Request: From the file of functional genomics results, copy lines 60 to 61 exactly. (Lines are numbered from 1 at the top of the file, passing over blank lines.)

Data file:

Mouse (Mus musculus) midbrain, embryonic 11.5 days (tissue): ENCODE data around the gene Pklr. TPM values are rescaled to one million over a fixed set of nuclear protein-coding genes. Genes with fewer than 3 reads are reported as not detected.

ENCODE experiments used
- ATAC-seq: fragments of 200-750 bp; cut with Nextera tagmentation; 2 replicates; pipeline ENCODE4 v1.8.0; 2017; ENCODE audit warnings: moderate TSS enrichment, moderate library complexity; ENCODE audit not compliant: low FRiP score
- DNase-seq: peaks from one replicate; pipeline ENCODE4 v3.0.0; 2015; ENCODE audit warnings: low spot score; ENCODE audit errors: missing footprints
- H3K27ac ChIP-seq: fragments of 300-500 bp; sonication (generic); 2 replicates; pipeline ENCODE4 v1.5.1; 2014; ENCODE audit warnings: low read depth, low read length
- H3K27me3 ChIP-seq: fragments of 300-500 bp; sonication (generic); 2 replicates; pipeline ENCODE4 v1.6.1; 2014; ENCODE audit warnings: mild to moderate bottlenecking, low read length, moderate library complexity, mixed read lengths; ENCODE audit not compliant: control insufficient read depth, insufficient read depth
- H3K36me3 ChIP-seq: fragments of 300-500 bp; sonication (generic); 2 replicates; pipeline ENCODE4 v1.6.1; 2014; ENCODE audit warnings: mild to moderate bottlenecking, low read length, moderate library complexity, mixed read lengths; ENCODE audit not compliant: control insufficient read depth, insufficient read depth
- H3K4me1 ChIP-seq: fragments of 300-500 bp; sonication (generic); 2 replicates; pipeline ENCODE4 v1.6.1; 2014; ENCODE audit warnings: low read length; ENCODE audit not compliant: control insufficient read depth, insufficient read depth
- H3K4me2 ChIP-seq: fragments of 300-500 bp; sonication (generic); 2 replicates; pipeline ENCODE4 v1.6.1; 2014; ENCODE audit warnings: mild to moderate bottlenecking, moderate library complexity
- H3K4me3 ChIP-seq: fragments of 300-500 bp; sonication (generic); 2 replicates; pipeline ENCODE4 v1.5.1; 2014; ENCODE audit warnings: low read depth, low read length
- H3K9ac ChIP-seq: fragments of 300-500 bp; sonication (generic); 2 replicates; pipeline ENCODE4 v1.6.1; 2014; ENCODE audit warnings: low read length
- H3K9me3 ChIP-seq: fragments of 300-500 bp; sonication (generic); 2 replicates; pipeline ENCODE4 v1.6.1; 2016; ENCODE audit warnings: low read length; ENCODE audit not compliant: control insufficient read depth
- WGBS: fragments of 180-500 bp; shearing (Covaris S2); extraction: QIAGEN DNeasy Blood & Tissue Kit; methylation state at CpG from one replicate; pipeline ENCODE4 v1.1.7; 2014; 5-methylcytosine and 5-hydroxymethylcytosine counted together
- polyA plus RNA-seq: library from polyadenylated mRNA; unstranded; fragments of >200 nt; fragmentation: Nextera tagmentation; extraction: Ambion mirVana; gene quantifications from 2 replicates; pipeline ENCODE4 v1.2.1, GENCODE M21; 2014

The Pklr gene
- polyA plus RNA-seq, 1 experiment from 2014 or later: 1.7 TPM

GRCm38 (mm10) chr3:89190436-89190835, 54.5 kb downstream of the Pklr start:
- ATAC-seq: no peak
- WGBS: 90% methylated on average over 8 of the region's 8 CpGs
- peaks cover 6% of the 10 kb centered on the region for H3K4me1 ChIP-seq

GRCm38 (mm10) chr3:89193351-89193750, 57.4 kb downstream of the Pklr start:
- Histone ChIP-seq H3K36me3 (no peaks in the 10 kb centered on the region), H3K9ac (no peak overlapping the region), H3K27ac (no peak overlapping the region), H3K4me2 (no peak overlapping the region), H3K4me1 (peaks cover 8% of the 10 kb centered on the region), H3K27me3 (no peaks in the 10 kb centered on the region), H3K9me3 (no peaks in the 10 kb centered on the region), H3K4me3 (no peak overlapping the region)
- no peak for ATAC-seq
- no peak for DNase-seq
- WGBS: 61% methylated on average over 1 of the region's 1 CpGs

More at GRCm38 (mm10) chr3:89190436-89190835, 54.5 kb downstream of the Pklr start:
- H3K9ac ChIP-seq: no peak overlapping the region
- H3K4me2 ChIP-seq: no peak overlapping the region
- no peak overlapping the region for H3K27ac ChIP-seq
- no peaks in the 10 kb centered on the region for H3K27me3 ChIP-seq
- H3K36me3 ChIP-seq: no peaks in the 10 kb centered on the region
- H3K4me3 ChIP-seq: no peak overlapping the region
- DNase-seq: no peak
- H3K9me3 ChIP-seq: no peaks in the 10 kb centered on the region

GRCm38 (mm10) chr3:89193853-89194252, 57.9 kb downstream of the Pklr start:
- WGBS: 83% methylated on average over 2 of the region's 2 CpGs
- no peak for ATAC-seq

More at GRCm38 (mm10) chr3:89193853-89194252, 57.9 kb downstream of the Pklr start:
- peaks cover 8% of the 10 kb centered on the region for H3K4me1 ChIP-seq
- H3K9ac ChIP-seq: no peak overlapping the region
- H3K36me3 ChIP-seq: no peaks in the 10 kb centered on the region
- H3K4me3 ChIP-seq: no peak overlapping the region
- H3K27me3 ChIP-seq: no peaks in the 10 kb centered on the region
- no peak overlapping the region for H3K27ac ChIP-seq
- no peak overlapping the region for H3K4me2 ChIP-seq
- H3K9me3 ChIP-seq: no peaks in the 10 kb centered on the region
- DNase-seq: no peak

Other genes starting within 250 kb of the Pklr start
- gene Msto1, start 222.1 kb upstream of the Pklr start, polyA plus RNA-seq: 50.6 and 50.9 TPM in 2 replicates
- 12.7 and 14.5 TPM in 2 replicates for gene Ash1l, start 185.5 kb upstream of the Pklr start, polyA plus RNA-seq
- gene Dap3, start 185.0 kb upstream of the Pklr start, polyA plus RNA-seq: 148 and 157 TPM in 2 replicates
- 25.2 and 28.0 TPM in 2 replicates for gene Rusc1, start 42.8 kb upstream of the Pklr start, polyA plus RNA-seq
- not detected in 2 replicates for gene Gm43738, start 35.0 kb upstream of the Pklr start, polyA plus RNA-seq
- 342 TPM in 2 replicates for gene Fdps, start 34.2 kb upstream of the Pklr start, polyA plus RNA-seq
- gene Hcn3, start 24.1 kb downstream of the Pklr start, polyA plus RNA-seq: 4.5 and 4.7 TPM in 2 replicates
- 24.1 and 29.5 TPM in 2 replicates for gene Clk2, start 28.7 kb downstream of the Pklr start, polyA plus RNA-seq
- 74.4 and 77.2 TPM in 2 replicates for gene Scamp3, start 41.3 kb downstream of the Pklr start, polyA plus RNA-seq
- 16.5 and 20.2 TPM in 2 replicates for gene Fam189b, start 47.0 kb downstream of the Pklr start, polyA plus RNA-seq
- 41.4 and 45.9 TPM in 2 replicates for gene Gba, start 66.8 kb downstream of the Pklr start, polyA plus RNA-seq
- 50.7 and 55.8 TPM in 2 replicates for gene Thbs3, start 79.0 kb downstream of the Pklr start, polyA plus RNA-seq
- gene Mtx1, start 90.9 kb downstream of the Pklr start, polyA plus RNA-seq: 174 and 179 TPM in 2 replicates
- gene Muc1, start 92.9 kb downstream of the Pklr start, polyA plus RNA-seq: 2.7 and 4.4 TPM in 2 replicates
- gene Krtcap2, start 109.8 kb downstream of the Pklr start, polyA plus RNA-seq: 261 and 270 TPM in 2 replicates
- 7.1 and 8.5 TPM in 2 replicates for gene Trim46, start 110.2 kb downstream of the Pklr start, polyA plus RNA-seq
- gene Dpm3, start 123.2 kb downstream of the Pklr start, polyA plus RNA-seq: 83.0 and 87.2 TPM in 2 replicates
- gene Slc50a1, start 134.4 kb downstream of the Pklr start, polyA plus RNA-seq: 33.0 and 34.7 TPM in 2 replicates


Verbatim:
- 50.7 and 55.8 TPM in 2 replicates for gene Thbs3, start 79.0 kb downstream of the Pklr start, polyA plus RNA-seq
- gene Mtx1, start 90.9 kb downstream of the Pklr start, polyA plus RNA-seq: 174 and 179 TPM in 2 replicates